Changes proposed to Main Street Winchester

Published 4:00 pm Friday, June 10, 2022

Note: An earlier version of this story and the one that appeared in print mistakenly listed the executive director position as a program and that the DDIF program was not part of MSW when it actually is. It also been updated to further reflect that the in the proposal the city would contribute $75,000 per year to the new MSW.

Significant changes might be coming to the city’s Main Street Winchester (MSW) department.

During a board of commissioners work session on Wednesday, local businessman Chad Walker proposed a number of changes that would alter the department’s structure.

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The proposal has six different components: if approved it would see the department withdraw from the Kentucky Main Street Program, the city would dissolve the executive director position, the city would contribute $75,000 for a ten year period to the reorganized MSW per year, its the organization’s bylaws and its program area would be redefined, the Downtown Development Investment Fund (DDIF) would have more specific parameters for who could sit on the board, and finally MSW would become an independent 501 (c) (3) non-profit organization that would hold and manage a separate bank account while still reporting about its financial activities to the city.

A group of downtown business owners that were in attendance at the meeting voiced their displeasure with the current state of MSW. There have been several board resignations over the past few months.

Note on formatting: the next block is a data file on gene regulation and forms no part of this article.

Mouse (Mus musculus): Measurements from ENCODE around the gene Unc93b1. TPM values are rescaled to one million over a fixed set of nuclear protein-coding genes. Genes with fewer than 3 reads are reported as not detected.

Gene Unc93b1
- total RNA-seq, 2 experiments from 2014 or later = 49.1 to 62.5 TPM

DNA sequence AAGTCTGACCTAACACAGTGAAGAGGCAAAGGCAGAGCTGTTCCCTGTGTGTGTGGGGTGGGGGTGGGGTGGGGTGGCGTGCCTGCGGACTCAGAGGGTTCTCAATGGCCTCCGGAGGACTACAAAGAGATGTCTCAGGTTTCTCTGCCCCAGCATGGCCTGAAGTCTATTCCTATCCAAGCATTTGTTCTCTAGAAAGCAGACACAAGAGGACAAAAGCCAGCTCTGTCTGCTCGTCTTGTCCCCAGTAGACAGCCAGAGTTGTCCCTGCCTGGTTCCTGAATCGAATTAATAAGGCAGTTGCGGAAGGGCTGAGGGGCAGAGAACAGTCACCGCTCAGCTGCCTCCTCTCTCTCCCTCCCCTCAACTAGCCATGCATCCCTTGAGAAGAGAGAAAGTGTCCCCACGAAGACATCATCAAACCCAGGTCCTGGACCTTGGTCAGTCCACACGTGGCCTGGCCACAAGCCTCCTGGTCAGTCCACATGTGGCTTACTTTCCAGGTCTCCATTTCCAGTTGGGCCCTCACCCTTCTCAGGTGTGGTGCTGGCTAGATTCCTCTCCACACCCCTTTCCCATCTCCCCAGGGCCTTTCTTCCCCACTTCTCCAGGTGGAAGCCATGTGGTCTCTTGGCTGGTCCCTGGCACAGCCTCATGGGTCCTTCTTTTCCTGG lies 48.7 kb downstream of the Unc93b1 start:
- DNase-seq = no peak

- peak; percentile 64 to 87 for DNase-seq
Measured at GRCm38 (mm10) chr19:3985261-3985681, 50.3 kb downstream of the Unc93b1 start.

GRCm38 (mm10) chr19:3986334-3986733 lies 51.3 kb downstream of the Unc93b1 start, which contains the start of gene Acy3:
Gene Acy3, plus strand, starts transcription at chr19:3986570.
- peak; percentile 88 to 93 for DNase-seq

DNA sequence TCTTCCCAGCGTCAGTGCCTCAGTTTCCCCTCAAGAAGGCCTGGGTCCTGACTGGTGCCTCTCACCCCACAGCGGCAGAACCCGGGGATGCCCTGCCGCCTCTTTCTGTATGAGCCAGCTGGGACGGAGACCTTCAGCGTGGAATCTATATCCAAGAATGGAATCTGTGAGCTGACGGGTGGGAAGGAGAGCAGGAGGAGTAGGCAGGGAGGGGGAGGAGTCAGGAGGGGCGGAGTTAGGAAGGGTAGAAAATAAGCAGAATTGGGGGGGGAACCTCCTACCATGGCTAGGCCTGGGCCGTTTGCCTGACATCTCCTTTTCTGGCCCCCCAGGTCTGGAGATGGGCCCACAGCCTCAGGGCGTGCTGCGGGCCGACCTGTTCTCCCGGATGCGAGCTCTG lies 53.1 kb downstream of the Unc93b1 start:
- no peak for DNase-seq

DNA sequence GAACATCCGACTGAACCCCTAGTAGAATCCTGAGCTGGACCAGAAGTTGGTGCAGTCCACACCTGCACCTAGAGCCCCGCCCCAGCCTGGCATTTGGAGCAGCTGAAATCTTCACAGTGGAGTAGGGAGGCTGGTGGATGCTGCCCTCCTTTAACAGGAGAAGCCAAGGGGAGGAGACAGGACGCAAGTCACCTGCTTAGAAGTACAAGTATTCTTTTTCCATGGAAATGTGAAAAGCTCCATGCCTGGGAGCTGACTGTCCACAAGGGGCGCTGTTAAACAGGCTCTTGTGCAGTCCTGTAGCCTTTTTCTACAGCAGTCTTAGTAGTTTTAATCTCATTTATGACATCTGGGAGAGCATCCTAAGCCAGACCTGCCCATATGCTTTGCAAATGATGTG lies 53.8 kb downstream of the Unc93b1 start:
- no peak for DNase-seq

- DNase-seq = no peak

Commissioners Kitty Strode and JoEllen Reed said that something needs to be done to improve MSW. Mayor Ed Burtner and Commissioner Joe Chenault advocated for a future meeting on the subject to the dismay of many in attendance.

The city plans to consider the issue again at the next commission meeting in two weeks time.

Currently Main Street Winchester has an executive director that is a city employee and a board of directors with members appointed by different municipal entities. Majority of its funds are raised by the organization itself and also come from its community partners.

The department’s web site states that it’s mission “is to preserve, restore, enhance, and promote Downtown Winchester for business, entertainment, and living” and that it’s vision is to “create a vibrant destination for residents, visitors, and businesses through preservation, adaptive reuse, and promoting diverse and innovative cultural activities.”